On April 24, 2001, at 0943 Pacific daylight time, a Cessna 172S, N435SP, registered to a private owner, and being flown by a private pilot accompanied by a commercially rated check pilot (flight instructor), was substantially damaged when a Canadian goose impacted the left wing leading edge damaging the wing spar while the aircraft was on short final to runway 15 at the Renton Municipal airport, Renton, Washington. Both pilots were uninjured and the aircraft was successfully landed with no further damage. Visual meteorological conditions existed and no flight had been filed. The flight, which was being conducted as a checkout in the aircraft for the Boeing Employees Flying Association (lessor of the aircraft), was operated under 14 CFR Part 91, and was local in nature. Use your browsers 'back' function to return to synopsisReturn to Query Page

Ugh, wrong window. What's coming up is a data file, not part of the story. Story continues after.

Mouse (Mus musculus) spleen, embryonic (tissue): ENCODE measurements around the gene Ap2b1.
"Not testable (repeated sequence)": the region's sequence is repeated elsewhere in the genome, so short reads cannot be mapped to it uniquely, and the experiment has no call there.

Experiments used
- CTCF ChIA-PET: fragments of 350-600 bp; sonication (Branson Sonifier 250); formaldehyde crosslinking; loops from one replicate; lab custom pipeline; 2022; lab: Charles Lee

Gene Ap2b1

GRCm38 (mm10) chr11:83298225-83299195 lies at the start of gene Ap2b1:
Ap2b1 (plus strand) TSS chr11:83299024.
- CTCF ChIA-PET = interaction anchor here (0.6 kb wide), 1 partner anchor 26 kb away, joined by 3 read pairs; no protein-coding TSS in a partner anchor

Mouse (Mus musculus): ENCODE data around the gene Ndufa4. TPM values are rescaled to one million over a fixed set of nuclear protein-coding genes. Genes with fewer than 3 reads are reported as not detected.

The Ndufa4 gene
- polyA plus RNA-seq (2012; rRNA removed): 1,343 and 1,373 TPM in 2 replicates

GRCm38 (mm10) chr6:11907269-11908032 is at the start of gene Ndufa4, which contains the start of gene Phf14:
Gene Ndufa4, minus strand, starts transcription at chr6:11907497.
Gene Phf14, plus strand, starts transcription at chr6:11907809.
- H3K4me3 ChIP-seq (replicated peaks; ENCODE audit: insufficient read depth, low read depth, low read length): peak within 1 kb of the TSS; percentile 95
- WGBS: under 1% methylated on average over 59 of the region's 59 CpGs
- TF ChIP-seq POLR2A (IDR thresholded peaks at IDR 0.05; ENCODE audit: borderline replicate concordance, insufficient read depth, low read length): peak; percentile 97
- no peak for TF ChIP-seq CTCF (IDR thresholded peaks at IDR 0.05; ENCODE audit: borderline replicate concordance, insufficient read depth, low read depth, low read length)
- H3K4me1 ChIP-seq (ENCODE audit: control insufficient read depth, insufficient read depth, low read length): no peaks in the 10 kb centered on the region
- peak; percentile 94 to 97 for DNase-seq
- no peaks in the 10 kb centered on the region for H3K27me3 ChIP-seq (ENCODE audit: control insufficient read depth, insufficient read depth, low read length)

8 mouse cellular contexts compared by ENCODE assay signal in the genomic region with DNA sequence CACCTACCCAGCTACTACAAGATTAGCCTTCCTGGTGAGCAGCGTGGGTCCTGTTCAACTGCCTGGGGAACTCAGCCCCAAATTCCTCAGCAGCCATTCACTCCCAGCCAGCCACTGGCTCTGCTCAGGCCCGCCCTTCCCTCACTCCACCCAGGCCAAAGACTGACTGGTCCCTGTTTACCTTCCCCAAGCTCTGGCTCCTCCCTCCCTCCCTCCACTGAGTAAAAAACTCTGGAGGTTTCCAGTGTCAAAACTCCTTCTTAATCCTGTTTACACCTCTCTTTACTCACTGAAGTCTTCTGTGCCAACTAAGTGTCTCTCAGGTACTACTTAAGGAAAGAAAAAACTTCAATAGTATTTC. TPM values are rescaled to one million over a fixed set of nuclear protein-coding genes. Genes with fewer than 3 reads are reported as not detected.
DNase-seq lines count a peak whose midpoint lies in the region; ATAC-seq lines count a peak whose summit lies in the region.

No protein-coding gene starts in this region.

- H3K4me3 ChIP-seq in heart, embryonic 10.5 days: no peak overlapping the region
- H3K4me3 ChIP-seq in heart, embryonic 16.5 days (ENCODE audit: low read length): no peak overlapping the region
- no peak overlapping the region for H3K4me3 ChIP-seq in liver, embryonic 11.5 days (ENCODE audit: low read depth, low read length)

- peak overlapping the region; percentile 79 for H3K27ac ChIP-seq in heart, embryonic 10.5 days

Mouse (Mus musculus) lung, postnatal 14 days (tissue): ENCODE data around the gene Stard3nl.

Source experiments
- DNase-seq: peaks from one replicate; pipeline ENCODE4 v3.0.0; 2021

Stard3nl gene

The pilot-in-command (left seat) reported that he and the flight instructor (right seat) were conducting the first touch-and-go landing associated with the PIC's sixth month check ride. He reported that:
"The airplane was over the numbers, landing to the South on runway 15, at an altitude of less than 50 ft AGL, flaps 30 degrees, throttle at or near idle, when two Canada geese came into the pilots field of view, flying from right to left. The geese were lower than the aircraft and shielded from the pilots' view by the aircraft until they were past the nose. They appeared to be gaining altitude relative to the aircraft. Being relatively close to the ground, and at an airspeed of approximately 60KTS, the pilot elected to not take any evasive action, but rather be prepared to control the airplane in the case of a collision. The birds passed out of the pilots' field of view. He heard and felt a 'thump,' but did not experience any difficulty in controlling the airplane. He completed the landing and exited the runway."